Er & Onan’s Deaths and Reasons: Early Jewish Exegetical Approaches to Genesis 38:7-10

February 20, 2019 0 By Rabbi Drew

In 2005, I composed the following essay, which has sat proverbially collecting dust amongst my digital files. I hereby present the essay in its unadulterated form from 2005:

The early verses of chapter 38 of the book of Genesis, which relate the story of Judah’s sons and their downfall are somewhat unclear.  While there is some clarity regarding what they did, it seems like a rather simple explanation on the face of the text.  That is, it seems that Er did nothing in particular which the text mentions in which it states that “he was evil in God’s eyes” (Gen. 38:7), perhaps being an anagrammatic switching of the consonants in his name.[1]  As for Onan, the reason for his death was not due to coitus interruptus, and certainly not due to masturbation, but rather due to his not raising up seed for his brother.[2]  What was it that he did that was “wicked in the eyes of the Lord” (Gen. 38:10)?  It was “whenever he would come on to his brother’s wife, that he would destroy, towards the ground, so that he would not be giving seed for his brother” (Gen. 38:9), as he knew “that the seed would not be his” (Gen. 38:9).   Worse, as this chapter focuses on the formation of the tribe of Judah,[3] Onan’s crime is transformed into an egregious interruption to this collective project.  For those interested, however, in trying to derive an ethic from the text are wont to ask what it was that Er and Onan did that one ought to avoid.  Although the focus in this paper will be on Philo and the Rabbis, the books of Chronicles and Jubilees also approach this text with their own perspectives.


Inner-Biblical Exegesis – Chronicles[4]

The extent of Chronicles’ approach to what these brothers did is limited to 1 Chronicles 2:3b: “And Er, the first-born of Judah, was evil in the eyes of God, and he killed him.”  While the author of Chronicles copied Genesis quite nearly verbatim in relating the fate of Er, he very obviously omitted the action and fate of Onan.  Therefore, it would seem that according to the author of Chronicles, the evil of Er was incredibly so that it was worthy of mention.  This is perhaps due to his being “so persistent in his evil that [God] slew him.”[5]  However, for Onan, the author did not see enough reason to mention any wrongdoing on his behalf.  This lack of attribution of any malfeasance on Onan’s behalf shows that the author of Chronicles saw Onan as having done nothing noticeably bad.  Thus, while the Chronicler may have read Genesis, and understood that Onan had done evil, it was not significant enough for him to mention.


Deuterocanonical Exegesis – Jubilees[6]

The author of Jubilees sees the actions of Er and Onan more clearly than does the author of Chronicles.  While he writes the same as the Chronicler in 41:3, he gives a little back story to Er’s evilness.  In 41:2a, he writes that Er “hated (her) and would not lie with her because his mother was from the daughters of Canaan.”[7]  Thus, the evilness of Er, to the author of Jubilees, is somehow related to his not consummating his marriage with Tamar, rather than some sort of abstract, ongoing evilness.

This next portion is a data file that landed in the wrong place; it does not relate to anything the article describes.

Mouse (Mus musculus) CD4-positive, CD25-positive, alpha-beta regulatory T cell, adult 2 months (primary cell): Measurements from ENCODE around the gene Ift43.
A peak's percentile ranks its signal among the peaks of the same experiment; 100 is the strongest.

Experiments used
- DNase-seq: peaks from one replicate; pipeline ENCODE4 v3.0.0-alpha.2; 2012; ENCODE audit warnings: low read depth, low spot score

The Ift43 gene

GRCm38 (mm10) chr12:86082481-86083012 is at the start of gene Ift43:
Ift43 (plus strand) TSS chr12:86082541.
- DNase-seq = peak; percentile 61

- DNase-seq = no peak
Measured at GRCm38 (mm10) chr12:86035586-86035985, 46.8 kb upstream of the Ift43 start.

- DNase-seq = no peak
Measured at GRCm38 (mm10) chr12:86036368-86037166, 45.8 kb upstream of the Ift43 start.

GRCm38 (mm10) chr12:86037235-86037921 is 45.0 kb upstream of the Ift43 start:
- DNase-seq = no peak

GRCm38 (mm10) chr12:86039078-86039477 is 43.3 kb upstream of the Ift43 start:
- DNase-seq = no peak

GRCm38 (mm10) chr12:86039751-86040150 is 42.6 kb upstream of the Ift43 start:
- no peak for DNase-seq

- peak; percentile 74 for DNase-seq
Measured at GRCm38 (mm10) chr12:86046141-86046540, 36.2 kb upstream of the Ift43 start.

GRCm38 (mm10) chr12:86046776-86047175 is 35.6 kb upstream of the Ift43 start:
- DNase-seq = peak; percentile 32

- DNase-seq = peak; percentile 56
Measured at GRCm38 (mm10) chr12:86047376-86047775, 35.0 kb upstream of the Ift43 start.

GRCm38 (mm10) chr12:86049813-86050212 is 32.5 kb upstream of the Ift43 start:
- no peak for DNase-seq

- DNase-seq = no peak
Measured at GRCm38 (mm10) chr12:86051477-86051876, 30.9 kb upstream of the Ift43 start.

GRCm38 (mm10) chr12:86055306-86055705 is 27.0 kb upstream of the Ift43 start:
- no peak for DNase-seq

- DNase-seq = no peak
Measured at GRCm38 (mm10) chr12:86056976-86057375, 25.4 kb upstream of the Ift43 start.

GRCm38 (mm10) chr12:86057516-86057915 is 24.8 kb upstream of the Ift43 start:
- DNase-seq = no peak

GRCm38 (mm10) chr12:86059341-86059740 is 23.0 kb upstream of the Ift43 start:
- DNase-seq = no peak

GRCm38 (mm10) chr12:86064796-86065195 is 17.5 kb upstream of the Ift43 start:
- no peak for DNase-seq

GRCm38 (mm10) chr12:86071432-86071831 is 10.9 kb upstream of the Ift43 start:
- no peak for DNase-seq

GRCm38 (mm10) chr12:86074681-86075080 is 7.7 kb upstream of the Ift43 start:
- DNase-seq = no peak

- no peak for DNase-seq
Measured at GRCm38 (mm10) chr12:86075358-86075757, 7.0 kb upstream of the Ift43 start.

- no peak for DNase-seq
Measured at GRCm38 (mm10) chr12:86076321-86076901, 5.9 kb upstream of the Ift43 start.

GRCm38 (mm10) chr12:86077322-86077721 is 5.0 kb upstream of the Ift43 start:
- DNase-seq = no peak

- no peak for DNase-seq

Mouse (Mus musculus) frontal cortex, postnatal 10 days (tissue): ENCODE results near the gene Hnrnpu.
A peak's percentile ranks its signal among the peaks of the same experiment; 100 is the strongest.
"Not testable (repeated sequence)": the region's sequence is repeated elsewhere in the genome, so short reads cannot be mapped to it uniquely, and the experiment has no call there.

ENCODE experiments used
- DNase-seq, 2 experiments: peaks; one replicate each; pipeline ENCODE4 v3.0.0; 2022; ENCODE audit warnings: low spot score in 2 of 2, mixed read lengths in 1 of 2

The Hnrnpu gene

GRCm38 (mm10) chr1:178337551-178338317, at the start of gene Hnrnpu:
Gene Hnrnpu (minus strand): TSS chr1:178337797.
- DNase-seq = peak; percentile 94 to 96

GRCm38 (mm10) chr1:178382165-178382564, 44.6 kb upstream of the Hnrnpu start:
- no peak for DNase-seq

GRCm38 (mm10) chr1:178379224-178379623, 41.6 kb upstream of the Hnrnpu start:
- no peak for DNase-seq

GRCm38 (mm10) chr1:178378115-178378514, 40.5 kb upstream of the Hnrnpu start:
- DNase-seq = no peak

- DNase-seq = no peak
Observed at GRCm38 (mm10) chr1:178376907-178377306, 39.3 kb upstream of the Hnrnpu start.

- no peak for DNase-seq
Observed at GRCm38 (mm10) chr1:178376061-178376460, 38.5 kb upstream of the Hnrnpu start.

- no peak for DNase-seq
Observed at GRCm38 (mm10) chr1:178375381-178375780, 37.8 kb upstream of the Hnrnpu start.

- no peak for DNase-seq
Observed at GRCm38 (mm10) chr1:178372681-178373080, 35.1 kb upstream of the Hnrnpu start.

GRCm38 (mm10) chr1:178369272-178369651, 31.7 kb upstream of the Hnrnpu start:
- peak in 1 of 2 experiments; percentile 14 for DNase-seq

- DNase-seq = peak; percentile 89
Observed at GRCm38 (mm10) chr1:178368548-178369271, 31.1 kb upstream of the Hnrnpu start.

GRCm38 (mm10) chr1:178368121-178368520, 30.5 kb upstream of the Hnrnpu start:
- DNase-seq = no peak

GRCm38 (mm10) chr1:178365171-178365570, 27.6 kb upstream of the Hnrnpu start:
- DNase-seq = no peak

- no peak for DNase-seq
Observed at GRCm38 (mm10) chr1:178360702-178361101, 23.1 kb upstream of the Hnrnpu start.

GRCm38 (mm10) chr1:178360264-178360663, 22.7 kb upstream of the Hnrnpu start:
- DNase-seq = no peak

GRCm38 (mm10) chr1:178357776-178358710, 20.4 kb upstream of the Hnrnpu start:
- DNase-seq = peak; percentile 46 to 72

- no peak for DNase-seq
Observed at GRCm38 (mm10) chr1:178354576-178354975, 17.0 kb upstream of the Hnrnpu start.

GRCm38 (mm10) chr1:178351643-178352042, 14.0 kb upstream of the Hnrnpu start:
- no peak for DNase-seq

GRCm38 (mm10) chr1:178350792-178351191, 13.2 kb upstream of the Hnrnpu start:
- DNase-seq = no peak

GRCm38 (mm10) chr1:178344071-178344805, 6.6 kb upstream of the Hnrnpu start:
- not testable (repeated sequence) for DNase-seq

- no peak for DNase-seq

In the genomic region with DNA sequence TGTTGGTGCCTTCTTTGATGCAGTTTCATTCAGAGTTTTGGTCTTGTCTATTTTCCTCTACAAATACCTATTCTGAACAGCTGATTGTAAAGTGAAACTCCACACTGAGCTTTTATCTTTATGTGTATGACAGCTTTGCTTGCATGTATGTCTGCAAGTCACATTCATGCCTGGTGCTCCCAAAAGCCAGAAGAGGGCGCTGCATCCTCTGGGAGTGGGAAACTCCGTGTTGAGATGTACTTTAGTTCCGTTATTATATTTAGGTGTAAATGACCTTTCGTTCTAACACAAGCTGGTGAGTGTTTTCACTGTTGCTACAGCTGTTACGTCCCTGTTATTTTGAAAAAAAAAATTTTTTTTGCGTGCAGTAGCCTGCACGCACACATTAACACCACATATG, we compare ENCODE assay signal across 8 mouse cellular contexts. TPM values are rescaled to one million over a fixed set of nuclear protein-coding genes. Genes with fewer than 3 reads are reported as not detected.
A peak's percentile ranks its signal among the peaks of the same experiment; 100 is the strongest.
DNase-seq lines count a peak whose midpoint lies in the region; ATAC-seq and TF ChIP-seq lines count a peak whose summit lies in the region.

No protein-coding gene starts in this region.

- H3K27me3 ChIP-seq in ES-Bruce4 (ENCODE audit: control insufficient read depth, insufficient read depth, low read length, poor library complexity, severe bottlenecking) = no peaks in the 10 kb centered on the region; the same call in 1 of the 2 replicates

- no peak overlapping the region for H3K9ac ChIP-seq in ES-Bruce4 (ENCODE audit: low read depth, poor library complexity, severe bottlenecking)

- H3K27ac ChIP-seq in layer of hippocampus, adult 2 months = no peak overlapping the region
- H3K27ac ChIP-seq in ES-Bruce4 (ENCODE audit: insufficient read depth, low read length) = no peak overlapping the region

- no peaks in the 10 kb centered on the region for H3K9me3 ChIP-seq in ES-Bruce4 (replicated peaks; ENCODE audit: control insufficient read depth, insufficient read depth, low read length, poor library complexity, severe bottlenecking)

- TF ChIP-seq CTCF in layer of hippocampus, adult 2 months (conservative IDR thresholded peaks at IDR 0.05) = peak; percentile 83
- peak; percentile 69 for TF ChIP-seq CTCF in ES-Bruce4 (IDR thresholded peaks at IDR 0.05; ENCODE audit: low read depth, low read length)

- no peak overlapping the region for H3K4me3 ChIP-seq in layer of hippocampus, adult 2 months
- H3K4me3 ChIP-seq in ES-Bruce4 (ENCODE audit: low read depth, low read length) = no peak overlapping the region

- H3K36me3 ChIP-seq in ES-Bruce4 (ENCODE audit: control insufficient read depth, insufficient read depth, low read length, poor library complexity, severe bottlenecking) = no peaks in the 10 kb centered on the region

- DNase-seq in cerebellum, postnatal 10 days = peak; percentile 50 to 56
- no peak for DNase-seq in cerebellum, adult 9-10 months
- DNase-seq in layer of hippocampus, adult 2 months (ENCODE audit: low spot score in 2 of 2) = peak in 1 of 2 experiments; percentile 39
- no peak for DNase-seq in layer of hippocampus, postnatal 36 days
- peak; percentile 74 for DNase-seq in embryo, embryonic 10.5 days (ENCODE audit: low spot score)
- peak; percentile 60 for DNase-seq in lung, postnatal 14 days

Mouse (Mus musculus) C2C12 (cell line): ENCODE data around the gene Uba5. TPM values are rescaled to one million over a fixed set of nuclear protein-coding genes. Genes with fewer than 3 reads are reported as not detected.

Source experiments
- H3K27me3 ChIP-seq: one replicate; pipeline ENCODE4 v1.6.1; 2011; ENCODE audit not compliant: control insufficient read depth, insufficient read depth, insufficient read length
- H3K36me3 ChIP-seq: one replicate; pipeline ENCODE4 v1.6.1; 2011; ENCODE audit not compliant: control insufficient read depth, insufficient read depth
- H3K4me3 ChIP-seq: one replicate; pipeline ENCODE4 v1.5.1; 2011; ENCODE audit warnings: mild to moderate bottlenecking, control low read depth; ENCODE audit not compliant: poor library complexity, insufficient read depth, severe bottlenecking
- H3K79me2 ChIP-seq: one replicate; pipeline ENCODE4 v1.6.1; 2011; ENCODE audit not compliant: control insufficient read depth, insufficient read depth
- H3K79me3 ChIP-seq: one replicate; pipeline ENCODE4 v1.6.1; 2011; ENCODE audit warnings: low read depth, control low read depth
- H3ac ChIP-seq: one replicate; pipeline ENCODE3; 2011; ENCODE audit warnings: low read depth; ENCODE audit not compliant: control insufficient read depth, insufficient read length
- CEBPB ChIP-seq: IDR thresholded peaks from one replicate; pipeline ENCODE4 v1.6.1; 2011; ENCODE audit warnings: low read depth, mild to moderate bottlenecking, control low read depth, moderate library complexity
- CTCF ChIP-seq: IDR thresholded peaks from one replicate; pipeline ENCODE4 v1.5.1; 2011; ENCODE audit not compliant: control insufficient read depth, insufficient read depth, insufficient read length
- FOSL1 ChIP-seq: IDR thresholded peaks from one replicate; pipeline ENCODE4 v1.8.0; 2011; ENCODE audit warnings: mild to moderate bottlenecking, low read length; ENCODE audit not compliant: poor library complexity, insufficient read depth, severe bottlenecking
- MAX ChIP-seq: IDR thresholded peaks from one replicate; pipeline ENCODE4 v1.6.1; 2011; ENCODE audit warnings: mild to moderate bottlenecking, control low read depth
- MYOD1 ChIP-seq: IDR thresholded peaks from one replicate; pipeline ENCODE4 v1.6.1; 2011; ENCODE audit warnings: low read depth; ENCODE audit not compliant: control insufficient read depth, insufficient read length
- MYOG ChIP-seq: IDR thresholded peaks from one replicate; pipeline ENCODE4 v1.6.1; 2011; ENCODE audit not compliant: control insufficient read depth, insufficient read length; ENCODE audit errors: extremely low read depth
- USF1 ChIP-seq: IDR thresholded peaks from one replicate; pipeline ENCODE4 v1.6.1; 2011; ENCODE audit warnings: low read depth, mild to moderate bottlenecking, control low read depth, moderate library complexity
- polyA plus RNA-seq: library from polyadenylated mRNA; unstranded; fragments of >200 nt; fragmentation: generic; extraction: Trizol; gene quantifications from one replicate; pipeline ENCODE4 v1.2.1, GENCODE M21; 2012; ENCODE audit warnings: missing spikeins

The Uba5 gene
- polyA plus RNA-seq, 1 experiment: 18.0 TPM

The author of Jubilees reworks the story in Genesis in order to highlight how he viewed the cause of Onan’s death.  Contrasted against Genesis’ portrayal of Onan frequently spilling his seed (38:9), the author of Jubilees understands it as happening the very first time he got together with Tamar (41:5): “And ‘Onan knew that the seed would not be his (but) only his brother’s and he entered the house of his brother’s wife and poured out (his) seed on the ground and he was evil in the sight of the Lord and he killed him.”[8]  Thus, he sees it as a direct consequence of spilling out his seed (albeit, just as in Genesis, still motivated by selfishness), rather than a more protracted occurrence of seed-spilling.

The author of Jubilees portrays both brothers as having not procreated with Tamar: Er did not even lie down with her, while Onan refused to give his seed for his brother to her.  The author of Jubilees understood Onan being perceived as evil in the sight of the Lord due to his spilling of his seed out on the ground more so than not giving Tamar seed.


Philo’s Understanding

Philo understood the actions allegorically, which is not surprising considering that this is his usual approach – nay, main concern.[9]  As such, it stands out among the others presented here as he is the only one to deal with the story in an allegorical fashion.  Firstly, he considers Er in terms of what his name means, that of “leather” – a play on his name by switching the vowelization of his name, that instead of a zere between the ‘ayin and the resh, there is a holem.  What is problematic, for Philo, is that being this “leather” represents being “an evil thing, and one which plots against the soul, and which is at all times lifeless and dead.”[10]  Philo views that innate evilness as being the crux of the reason to God’s slaying of Er, as he says that God killed him “without any apparent cause for this judgment of his character,”[11] and similarly, “without any cause being alleged.”[12]  So, unlike the author of Jubilees, his approach did not see Er as doing anything particularly evil, but rather embodying evil, if by nothing else, then solely by his name.

Philo’s view of Onan was that he was selfish; not giving his seed in his brother’s name, and failing to fulfill the action of levirate marriage.  Moreover, what he did wrong, in the eyes of Philo, was that he “transgressed all the boundaries of self-love and of fondness for pleasure.”[13]  Philo states that these sort of selfish actions cause an “overturning and throwing into confusion of [societal mores], sowing seed for [himself] alone, and nursing up pleasure, that gluttonous intemperate origin of all evil.”[14]

Philo’s view of the action of Onan, then, is that it was representative of a selfishness that was harmful to his family and possibly to society at large.  Inasmuch as Gaca has shown that Philo is procreationist,[15] it is striking that Philo attacks neither Er nor Onan for not providing seed for Tamar, per se.  Specifically, “Philo maintains that human sexual activity should be motivated only by the purpose of procreation, that reproductive sexual relations should occur within the marriage bond (my emphasis – DK), and that all other sexual relations are overly hedonistic and hence blameworthy.”[16]  Thus, for Philo, Er died due to his innate wickedness and Onan due to his wicked selfishness.


Rabbinic Understanding